UPDATED, 5:47 p.m., March 28: New details are emerging on the shady agreement that led to the $116 million purchase and planned condo conversion of Rivington House – a former nonprofit AIDS-care facility – by Slate Property Group, Adam American Real Estate Group and China Vanke.
De Blasio administration officials accused the Allure Group, which bought the 45 Rivington Street property from VillageCare in February for $28 million, of deceiving the city by promising it would maintain the building as a nursing home, despite already being in contract to sell it to the condominium developers, the Wall Street Journal reported.
“The mayor is deeply concerned about the result of what was clearly a flawed process,” Anthony Shorris, First Deputy Mayor, told the Journal. “The city must always take every step it can to ensure complete transparency around development.”
City Comptroller Scott Stringer is investigating an agreement between Allure and the city that removed the deed restriction on the property in exchange for $16.1 million.
An Allure executive, Joel Landau, wrote an email to the city requesting the lifting of the deed restriction in October 2014, promising to maintain the property as a nursing home, documents released by the city revealed, according to the Journal.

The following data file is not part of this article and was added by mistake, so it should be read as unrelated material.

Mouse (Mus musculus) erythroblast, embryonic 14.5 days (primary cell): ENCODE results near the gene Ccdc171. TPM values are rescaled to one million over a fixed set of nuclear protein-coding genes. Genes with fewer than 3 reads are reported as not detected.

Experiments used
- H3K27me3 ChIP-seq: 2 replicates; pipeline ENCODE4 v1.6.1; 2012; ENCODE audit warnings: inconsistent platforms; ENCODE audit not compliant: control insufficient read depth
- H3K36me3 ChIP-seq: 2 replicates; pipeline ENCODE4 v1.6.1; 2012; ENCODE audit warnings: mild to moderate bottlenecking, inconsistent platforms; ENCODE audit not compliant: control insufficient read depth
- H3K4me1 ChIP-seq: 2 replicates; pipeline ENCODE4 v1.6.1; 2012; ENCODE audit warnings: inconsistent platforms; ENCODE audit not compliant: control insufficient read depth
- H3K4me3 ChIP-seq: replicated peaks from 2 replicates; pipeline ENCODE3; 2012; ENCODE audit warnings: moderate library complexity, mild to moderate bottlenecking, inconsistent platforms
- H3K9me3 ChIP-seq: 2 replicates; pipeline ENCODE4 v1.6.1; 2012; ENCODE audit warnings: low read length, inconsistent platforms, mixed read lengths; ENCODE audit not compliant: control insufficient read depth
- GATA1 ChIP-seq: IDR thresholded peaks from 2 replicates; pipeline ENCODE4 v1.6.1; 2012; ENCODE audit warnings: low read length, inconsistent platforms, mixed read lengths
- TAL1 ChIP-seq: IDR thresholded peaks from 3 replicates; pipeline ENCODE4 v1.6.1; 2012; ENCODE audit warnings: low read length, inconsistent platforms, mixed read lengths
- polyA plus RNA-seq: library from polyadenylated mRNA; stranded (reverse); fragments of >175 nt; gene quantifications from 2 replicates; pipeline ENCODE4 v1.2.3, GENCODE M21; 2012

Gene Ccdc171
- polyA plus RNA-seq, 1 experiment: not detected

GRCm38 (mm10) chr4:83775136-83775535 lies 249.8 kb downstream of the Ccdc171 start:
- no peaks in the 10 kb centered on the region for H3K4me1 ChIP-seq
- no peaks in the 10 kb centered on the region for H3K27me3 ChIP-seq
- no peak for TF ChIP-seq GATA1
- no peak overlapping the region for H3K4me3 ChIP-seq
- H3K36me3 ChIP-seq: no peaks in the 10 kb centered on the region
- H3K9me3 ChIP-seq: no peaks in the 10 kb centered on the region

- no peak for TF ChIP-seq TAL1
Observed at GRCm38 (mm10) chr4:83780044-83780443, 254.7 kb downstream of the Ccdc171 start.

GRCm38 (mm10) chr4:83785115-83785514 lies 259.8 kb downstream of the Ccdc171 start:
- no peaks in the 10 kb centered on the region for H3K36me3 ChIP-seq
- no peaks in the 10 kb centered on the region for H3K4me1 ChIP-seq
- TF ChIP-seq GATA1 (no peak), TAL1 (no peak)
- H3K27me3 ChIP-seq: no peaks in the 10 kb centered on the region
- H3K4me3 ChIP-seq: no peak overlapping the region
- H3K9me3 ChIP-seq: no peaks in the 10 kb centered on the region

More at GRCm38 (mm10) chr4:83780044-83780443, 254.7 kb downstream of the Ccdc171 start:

Slate signed a contract for the property in May 2015, principal Martin Nussbaum told the Journal, a month before the Department of Citywide Administrative Services’ (DCAS) decision.
“At the time there was a deed restriction on the property, but our contract was to purchase a property that was of residential use,” Nussbam said. “To the extent that it was not residential use, we would not have purchased the property.”
James Capalino, a lobbyist who has steered $50,000 to Mayor Bill de Blasio, was hired by VillageCare to sell the property in January 2013, the New York Daily News reported. Capalino held meetings about Rivington House with DCAS officials that year, according to the newspaper. He also has ties to Slate — the developer hired him in April 2015.
City officials say no one from De Blasio’s office, including the mayor himself, had knowledge of the $116 million deal. Risa Heller, a spokesperson for Slate, told the Daily News that Capalino “did not represent Slate on this transaction.”
Officials have taken steps to reform the process around deed modifications, including running new proposals by the borough presidents, City Council members and community boards of the affected buildings. The procedure for evaluating the value of deed restrictions will also be improved, the Journal reported. [WSJ, NYDN] – Ariel Stulberg
Correction: A previous version of this article stated that James Capalino was hired by VillageCare in January 2013.